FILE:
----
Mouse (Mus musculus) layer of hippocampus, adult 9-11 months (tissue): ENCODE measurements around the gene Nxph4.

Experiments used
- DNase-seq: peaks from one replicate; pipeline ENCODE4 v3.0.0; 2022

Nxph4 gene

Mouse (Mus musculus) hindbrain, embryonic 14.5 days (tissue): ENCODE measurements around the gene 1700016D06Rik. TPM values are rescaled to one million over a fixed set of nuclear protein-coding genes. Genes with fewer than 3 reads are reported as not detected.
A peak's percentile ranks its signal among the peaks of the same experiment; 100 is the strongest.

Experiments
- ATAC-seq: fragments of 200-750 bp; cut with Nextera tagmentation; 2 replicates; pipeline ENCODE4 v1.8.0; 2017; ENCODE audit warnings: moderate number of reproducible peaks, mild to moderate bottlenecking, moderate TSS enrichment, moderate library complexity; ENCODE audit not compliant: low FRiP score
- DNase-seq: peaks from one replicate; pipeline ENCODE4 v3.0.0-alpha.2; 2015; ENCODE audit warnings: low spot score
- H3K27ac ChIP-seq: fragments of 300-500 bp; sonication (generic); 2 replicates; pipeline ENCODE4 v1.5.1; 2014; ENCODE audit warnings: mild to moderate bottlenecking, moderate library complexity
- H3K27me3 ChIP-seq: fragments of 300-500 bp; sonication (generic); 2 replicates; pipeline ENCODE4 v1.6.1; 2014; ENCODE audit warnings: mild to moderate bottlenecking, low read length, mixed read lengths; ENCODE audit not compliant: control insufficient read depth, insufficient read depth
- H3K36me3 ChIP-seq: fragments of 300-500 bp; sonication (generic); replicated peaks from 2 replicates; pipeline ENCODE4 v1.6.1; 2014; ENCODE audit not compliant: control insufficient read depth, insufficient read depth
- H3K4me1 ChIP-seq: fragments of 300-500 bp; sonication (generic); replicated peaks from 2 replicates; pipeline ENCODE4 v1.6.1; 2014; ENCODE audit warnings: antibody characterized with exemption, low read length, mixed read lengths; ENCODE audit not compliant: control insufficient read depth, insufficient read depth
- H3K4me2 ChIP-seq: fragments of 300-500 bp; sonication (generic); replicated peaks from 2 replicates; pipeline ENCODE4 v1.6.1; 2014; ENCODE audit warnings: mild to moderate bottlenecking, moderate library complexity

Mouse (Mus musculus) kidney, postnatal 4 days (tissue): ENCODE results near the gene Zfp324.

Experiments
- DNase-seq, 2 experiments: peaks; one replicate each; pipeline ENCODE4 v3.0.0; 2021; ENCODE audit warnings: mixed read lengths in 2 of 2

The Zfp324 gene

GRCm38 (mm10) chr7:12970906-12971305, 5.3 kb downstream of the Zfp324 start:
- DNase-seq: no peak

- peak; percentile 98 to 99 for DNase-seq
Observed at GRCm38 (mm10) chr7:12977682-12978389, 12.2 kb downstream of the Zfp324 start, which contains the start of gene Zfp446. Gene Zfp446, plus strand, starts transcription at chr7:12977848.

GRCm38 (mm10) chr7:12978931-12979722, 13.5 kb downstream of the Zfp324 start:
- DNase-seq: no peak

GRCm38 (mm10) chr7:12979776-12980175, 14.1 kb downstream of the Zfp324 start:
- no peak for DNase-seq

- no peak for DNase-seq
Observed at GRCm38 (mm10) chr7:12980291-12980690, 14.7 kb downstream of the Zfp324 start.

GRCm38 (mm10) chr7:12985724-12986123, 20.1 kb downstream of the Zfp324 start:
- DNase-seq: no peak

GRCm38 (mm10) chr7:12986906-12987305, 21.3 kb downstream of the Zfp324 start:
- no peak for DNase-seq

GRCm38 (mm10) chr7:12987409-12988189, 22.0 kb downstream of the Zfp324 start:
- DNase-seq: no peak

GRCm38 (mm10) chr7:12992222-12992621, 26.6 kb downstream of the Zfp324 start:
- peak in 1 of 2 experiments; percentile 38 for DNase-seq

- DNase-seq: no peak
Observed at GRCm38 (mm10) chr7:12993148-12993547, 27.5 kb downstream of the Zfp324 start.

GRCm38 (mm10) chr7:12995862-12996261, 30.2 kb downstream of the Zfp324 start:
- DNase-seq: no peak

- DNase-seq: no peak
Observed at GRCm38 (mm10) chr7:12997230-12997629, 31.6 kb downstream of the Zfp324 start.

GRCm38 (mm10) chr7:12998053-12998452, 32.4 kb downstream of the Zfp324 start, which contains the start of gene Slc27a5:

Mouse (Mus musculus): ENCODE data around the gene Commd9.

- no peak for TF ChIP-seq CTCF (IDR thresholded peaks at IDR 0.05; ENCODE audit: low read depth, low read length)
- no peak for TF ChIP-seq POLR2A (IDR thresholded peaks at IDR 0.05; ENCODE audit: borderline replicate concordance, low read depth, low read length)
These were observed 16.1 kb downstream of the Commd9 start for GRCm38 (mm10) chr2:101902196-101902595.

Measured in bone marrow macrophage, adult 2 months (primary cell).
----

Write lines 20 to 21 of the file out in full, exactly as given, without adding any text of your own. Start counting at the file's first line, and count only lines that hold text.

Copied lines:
- DNase-seq: no peak

- peak; percentile 98 to 99 for DNase-seq